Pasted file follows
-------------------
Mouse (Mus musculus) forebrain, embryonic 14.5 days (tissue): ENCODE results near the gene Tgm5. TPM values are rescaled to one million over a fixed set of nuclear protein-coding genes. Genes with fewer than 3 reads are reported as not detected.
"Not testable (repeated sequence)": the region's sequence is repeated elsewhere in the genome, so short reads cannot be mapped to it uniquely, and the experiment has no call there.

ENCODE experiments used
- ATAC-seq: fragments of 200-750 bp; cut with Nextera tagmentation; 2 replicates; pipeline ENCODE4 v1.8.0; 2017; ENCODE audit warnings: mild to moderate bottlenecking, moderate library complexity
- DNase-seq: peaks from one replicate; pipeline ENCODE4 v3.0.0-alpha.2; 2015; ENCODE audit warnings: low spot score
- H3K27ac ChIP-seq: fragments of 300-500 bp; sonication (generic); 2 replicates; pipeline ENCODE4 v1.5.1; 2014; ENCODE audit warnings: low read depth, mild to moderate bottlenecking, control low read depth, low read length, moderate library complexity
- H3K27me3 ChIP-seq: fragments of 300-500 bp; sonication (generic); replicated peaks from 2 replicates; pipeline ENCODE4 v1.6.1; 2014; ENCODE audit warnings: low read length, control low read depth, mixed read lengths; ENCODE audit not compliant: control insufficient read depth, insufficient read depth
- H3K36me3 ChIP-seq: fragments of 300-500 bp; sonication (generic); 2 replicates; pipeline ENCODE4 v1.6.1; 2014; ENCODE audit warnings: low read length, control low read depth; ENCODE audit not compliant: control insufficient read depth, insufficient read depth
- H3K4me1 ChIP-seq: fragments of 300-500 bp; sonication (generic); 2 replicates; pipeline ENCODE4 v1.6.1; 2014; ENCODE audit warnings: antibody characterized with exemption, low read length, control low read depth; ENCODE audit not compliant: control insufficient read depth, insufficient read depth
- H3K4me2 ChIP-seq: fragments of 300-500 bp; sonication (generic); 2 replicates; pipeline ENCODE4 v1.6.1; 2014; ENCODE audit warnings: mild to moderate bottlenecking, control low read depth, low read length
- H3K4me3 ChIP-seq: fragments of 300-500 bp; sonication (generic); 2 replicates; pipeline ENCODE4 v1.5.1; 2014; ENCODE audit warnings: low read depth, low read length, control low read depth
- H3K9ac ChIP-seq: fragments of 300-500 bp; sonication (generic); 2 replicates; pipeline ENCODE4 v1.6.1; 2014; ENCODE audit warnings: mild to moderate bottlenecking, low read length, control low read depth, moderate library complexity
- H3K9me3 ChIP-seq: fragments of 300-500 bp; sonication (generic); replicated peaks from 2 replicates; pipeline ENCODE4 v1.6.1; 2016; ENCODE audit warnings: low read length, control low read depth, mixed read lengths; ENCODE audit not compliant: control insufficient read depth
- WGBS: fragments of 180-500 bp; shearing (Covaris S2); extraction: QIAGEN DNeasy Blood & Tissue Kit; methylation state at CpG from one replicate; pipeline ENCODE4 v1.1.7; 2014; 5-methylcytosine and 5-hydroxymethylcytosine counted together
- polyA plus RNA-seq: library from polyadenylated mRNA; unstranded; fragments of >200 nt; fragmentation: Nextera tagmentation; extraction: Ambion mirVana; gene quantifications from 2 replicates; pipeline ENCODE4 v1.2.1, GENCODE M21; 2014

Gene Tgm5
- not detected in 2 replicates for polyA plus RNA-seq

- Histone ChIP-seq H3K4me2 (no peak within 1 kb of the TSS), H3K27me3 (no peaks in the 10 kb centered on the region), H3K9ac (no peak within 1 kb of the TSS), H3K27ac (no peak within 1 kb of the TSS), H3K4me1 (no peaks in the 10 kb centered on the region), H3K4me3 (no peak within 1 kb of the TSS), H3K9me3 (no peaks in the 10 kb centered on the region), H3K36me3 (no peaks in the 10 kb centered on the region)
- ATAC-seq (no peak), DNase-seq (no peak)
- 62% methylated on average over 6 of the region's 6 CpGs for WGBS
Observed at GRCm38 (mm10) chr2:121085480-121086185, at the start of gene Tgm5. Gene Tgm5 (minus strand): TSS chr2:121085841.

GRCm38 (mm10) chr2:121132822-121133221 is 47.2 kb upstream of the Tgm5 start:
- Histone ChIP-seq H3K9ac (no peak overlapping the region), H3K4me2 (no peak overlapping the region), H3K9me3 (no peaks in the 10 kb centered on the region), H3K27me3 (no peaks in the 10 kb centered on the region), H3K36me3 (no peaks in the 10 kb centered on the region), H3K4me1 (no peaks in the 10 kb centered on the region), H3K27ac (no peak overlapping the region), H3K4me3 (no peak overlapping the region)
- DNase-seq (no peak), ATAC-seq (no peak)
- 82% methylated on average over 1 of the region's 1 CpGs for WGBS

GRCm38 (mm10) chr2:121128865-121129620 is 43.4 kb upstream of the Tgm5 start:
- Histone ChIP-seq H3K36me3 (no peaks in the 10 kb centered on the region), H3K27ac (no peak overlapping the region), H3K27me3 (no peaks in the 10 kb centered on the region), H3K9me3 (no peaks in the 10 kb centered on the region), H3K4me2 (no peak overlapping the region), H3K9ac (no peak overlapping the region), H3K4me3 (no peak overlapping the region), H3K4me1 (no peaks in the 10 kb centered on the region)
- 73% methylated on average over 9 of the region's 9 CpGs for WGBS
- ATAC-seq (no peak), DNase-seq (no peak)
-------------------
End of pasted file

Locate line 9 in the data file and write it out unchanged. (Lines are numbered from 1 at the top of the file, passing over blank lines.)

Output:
- H3K4me1 ChIP-seq: fragments of 300-500 bp; sonication (generic); 2 replicates; pipeline ENCODE4 v1.6.1; 2014; ENCODE audit warnings: antibody characterized with exemption, low read length, control low read depth; ENCODE audit not compliant: control insufficient read depth, insufficient read depth